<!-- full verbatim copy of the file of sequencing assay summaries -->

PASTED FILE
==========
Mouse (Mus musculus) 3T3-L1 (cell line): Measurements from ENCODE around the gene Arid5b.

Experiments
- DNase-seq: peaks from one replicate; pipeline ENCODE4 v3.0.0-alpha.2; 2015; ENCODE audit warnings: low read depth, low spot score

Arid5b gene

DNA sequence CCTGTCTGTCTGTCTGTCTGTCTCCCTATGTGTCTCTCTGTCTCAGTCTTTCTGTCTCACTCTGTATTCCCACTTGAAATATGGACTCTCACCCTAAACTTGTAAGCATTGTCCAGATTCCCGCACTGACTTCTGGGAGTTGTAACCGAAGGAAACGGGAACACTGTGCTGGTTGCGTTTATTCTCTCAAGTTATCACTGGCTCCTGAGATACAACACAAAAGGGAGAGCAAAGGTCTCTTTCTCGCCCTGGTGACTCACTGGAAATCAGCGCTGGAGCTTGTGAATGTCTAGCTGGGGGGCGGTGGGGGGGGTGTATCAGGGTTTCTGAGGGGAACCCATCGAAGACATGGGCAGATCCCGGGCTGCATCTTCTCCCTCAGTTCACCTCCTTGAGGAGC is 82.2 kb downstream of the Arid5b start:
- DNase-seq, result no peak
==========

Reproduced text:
Mouse (Mus musculus) 3T3-L1 (cell line): Measurements from ENCODE around the gene Arid5b.

Experiments
- DNase-seq: peaks from one replicate; pipeline ENCODE4 v3.0.0-alpha.2; 2015; ENCODE audit warnings: low read depth, low spot score

Arid5b gene

DNA sequence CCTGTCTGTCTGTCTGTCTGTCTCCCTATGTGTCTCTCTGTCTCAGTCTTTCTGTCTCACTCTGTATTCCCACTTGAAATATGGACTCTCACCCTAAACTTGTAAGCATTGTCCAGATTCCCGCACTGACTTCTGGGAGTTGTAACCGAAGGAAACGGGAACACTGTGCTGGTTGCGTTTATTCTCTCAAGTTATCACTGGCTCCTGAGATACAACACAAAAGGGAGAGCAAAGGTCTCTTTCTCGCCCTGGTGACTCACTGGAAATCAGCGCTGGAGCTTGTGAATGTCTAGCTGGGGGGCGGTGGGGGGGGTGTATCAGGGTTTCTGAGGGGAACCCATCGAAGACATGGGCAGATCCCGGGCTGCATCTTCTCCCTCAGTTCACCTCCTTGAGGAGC is 82.2 kb downstream of the Arid5b start:
- DNase-seq, result no peak